About the name of Serious Soul, the Federal Way fried chicken and catfish storefront that this month is quadrupling in size: "Serious" isn't just another way of saying that the kitchen considers its output pretty doggone good, which is what it usually means when soul food maestros slap words like "tasty," "heavenly," or "Mama's" over their front doors. Owner Diona Brady is as serious as a funeral cake about her three-year-old restaurant, which she launched after logging time as an undercover restaurant consultant.
SERIOUS SOUL CAFE 35501 21st Ave. S.W., Federal Way, 253-661-0767, serioussoulcafe.com. 1-8:30 p.m. Tues.; 11 a.m.-8:30 p.m. Wed.-Sat.; 11 a.m.-6 p.m. Sun.
It was Brady's job to draw up improvement plans for struggling restaurants, and she doesn't plan to replicate the mistakes she witnessed. A Seattle native, Brady decided to specialize in "the food we were raised on" because there weren't too many other area restaurants serving the same.
"It's just good business," Brady explains. "We can't go to Louisiana, so to speak."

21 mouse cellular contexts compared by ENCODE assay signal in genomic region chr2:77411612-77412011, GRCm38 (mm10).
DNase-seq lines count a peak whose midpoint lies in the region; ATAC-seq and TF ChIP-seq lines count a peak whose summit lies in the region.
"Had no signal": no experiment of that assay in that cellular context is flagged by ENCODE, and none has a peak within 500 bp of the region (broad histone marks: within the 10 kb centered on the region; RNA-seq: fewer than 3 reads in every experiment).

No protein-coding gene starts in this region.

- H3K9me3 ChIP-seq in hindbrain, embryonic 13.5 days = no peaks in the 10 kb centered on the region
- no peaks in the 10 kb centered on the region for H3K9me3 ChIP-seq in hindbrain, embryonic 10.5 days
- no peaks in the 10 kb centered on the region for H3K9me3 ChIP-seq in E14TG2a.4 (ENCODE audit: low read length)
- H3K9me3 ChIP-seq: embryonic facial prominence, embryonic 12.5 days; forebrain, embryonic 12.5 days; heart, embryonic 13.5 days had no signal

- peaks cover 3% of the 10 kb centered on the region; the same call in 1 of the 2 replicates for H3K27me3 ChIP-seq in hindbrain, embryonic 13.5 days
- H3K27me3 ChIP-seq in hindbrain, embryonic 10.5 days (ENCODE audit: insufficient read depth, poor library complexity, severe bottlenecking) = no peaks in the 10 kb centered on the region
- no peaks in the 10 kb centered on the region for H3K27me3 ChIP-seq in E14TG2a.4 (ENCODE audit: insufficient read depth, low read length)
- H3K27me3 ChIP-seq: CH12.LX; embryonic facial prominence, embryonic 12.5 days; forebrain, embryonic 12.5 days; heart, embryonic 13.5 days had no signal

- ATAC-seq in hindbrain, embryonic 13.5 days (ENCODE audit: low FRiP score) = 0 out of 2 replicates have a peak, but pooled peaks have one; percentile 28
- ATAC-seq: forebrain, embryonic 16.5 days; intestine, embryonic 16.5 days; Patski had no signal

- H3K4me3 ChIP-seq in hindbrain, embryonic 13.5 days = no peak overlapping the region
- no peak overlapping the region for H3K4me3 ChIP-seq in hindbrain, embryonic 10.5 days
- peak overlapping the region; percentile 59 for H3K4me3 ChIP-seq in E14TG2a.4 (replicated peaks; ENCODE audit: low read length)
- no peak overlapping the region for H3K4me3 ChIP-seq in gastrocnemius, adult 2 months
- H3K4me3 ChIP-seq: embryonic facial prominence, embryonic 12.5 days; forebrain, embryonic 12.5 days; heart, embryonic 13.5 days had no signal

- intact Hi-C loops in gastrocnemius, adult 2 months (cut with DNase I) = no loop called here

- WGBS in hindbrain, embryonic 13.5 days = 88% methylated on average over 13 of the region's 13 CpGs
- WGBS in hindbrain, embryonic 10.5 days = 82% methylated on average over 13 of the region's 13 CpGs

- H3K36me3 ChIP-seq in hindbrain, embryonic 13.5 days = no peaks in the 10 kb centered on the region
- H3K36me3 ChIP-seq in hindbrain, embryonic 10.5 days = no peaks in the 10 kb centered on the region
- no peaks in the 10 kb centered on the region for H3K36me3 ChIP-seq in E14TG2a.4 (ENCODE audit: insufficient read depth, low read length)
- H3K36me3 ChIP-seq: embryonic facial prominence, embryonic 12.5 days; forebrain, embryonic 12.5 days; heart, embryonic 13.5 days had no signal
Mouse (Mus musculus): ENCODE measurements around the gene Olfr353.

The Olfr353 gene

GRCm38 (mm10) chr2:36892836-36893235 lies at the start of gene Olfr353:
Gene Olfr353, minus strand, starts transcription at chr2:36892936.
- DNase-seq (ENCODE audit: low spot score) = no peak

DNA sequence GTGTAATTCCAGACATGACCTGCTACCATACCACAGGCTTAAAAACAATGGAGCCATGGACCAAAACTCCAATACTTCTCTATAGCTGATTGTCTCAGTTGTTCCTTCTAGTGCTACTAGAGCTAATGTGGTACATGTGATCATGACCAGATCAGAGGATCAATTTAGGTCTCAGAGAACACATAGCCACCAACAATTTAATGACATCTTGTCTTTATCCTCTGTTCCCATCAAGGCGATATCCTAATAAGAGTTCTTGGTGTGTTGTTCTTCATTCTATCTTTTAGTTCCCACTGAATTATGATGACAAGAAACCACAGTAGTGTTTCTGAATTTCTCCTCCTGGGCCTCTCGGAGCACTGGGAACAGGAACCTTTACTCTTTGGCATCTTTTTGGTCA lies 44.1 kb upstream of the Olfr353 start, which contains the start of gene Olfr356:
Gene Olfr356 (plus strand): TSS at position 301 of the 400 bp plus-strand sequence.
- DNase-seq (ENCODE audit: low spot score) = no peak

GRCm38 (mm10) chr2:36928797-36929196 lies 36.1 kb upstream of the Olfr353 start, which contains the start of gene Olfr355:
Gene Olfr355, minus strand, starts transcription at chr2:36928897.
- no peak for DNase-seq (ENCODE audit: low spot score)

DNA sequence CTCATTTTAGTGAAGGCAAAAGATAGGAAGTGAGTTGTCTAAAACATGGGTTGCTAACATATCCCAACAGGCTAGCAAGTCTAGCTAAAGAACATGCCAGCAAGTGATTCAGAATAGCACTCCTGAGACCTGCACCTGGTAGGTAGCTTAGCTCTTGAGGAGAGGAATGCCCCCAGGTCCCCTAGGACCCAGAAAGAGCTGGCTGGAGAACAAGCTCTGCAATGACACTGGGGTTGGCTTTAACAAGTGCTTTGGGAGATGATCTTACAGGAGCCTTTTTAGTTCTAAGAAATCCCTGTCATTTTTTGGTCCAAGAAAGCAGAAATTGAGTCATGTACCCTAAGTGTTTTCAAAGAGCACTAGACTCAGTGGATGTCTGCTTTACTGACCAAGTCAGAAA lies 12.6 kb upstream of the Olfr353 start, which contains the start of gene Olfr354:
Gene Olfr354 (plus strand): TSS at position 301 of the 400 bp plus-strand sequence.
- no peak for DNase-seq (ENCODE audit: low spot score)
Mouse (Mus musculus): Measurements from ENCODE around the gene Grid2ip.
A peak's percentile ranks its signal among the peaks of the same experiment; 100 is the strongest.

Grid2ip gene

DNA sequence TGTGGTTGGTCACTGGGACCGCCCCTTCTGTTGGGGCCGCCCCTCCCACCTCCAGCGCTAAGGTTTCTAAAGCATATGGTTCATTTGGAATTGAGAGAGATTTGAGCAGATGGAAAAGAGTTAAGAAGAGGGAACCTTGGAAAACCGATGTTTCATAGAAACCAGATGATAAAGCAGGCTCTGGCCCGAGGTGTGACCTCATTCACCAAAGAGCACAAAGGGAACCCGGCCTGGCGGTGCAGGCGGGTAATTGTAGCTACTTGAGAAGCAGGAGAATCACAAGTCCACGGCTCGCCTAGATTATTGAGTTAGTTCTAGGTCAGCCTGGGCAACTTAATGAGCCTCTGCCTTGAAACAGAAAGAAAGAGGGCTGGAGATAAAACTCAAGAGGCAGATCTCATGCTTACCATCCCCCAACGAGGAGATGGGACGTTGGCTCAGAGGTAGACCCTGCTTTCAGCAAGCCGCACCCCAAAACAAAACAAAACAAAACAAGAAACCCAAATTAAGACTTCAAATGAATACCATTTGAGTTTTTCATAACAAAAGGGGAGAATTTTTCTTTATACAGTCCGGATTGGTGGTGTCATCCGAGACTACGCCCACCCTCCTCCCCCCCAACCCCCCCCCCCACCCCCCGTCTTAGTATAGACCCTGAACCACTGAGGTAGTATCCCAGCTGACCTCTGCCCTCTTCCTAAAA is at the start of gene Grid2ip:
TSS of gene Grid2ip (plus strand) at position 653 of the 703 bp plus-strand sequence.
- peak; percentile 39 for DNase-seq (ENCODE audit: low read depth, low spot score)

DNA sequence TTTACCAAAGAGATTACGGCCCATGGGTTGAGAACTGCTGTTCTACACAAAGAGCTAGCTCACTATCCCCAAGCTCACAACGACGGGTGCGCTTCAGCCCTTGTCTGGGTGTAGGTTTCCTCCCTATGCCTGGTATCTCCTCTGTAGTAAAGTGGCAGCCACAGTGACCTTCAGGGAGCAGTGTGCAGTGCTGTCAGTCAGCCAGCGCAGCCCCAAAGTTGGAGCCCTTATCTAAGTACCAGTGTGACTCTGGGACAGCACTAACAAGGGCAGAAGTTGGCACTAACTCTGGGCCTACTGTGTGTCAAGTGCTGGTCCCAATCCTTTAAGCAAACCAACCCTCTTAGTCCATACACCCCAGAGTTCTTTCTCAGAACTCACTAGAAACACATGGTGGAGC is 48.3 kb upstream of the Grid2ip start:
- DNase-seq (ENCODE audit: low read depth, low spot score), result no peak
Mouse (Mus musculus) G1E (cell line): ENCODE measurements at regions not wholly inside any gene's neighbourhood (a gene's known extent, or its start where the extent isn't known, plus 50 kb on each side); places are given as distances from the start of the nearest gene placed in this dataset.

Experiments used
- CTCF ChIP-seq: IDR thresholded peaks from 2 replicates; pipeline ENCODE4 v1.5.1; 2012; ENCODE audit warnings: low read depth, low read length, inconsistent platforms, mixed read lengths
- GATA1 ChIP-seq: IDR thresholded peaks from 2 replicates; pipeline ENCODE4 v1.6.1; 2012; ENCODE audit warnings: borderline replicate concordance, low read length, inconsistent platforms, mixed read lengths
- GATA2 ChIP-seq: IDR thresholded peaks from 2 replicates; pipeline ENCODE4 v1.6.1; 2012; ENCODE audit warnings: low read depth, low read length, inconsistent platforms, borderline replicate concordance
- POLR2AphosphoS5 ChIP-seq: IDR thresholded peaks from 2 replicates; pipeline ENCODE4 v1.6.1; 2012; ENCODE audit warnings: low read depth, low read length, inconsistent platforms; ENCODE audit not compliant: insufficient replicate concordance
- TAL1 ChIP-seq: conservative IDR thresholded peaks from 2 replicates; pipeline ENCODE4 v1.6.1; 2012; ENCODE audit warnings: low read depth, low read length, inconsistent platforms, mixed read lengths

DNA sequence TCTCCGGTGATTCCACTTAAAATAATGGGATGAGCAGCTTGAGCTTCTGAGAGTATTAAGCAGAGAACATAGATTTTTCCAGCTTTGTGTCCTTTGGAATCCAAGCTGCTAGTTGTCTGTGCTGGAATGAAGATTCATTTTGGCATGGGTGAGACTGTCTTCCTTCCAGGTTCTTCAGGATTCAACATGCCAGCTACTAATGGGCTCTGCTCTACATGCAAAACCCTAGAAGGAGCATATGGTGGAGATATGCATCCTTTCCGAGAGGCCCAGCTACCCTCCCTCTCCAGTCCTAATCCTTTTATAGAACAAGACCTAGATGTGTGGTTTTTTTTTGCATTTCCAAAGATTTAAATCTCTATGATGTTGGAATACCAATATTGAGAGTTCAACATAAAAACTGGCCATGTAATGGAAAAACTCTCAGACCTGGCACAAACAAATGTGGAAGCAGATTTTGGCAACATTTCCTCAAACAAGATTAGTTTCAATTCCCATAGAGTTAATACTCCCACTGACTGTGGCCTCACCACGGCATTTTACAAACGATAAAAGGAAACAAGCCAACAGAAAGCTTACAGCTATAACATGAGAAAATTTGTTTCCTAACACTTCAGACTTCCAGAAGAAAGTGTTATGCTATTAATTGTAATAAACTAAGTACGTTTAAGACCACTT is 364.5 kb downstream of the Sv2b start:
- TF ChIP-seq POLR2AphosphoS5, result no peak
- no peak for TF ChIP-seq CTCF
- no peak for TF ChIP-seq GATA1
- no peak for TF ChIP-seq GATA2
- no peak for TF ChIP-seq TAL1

Brady is constantly activating her business acumen, adopting policies that might not occur to less serious restaurateurs. She limits customers to four corn dogs apiece, because she fears kids from a nearby school could wipe out her supply and force her to disappoint a diner of legal age. And since industrial meat and frozen vegetables are a tough sell in this corner of the country, she uses all-natural Draper Valley Farms chicken and fresh greens from the independently-owned Charlie's Produce.
"The corn we scrape off the cob," she says.
But Brady's sourcing raises the question of whether seriousness—at least as it pertains to ingredient integrity—is actually at odds with what's commonly described as soul food nowadays.